Bumps and lumps beneath a pet’s skin should not be ignored. A lump which persists over time, or which seems to be growing, should be examined by a licensed veterinarian as soon as possible.

Unusual Weight Loss or Appetite Change
Unless he or she has been placed on a diet plan, your pet’s weight should remain relatively consistent. If the animal has suddenly lost interest in food which he or she previously enjoyed, illness is a strong possibility. Oral tumors can cause difficulty when the animal is eating and/or swallowing.

Behavioral Changes

Many pet owners fail to spot cancer in aging dogs and cats because they assume that the animal is simply “slowing down” due to its age. However, sudden torpor or lethargy in an animal can actually be a sign that it is experiencing pain. Sudden aggression in a previously well-tempered pet or sudden antisocial behavior can also be signs of cancer or illness. Be sure to also pay attention to changes in walking, eating, playing, and urinating.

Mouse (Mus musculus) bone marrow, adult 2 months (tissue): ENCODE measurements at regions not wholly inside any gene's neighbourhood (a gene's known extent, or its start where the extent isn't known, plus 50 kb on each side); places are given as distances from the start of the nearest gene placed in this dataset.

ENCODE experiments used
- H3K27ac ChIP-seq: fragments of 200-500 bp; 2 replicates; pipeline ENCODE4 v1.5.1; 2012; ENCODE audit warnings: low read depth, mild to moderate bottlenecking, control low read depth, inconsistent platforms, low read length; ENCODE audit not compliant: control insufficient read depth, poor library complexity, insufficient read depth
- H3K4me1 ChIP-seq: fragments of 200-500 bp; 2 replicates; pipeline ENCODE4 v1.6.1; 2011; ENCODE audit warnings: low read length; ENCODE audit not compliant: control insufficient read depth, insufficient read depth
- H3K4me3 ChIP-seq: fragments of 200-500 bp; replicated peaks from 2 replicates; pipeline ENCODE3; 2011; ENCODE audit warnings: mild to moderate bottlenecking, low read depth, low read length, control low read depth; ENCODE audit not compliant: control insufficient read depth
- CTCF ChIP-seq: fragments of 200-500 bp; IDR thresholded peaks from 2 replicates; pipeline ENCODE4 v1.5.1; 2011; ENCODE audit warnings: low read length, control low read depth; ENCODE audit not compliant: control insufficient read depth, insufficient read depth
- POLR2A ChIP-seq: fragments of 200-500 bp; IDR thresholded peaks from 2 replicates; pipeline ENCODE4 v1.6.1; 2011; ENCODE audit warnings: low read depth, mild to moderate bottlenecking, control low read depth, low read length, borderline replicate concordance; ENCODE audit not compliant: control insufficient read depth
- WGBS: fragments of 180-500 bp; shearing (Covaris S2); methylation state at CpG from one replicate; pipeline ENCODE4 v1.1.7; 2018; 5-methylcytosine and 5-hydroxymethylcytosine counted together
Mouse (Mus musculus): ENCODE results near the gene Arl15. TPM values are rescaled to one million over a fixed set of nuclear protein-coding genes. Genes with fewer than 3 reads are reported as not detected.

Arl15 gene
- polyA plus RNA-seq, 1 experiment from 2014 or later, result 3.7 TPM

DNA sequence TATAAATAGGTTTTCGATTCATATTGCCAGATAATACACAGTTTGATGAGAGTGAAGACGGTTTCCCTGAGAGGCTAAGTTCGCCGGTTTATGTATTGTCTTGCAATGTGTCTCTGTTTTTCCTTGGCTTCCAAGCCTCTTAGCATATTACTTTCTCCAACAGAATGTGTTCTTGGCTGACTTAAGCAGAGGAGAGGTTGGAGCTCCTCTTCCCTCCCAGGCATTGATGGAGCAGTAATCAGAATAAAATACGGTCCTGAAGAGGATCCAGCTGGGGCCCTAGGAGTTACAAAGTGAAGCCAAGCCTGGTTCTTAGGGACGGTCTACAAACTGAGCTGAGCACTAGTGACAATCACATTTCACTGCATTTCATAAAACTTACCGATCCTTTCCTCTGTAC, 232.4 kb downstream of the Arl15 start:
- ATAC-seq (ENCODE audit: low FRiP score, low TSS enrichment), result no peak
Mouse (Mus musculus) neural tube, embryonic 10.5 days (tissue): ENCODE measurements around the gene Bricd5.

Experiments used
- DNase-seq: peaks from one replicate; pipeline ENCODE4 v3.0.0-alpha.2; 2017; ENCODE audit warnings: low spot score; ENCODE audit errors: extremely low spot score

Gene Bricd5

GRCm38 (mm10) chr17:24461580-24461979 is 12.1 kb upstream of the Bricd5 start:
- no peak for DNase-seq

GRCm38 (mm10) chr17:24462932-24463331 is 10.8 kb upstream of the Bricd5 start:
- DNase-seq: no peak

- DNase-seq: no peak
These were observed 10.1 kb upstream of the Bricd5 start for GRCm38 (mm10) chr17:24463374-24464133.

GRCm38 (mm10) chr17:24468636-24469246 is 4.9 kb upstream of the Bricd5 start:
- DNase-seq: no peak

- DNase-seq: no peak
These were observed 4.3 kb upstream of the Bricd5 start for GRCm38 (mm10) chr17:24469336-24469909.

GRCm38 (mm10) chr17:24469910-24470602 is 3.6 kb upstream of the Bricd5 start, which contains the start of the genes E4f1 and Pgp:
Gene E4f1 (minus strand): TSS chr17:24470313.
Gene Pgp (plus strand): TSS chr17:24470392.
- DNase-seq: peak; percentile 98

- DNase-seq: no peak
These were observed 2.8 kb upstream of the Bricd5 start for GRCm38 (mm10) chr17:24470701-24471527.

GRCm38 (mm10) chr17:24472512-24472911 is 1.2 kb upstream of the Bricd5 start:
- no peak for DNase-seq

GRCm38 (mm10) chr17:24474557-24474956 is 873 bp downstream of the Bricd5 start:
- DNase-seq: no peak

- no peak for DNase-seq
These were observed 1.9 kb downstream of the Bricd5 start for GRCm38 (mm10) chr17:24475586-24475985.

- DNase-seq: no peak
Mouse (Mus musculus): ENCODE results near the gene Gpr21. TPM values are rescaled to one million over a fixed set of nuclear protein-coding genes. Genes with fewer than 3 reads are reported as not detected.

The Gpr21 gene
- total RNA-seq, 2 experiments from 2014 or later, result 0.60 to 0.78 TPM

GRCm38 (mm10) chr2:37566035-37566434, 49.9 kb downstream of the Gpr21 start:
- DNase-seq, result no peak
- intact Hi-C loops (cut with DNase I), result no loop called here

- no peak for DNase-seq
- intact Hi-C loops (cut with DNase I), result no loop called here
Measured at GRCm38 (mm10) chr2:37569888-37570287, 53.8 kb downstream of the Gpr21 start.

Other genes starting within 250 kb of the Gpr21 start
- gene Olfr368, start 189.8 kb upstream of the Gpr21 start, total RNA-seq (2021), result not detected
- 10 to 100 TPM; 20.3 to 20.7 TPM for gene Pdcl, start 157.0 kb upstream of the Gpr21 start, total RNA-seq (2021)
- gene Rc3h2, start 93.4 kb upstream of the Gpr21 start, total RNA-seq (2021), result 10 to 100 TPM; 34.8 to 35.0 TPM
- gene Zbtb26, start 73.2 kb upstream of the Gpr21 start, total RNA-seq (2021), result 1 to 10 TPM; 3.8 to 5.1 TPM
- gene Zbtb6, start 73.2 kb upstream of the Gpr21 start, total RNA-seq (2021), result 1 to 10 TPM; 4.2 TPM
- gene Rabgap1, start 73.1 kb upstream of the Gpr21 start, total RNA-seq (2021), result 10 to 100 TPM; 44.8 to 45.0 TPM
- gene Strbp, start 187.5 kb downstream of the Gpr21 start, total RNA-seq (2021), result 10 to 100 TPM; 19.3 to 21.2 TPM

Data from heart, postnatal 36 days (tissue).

Physical symptoms of cancer in pets

There are many physical symptoms that can indicate cancer in dogs and cats. Coughing, wheezing, shortness of breath, limping, pale gums, and open sores that are not healing are all symptoms of pet cancer to be on the lookout for.

A Veterinarian You Can Trust


If you have noticed any of these signs in your dog or cat, the best thing to do is to schedule an appointment with a veterinarian as soon as possible. Bregman Veterinary Group’s qualified vets have the experience and skill to identify cancer in an animal as quickly as possible. If you have any questions or concerns about your animal, give us a call today.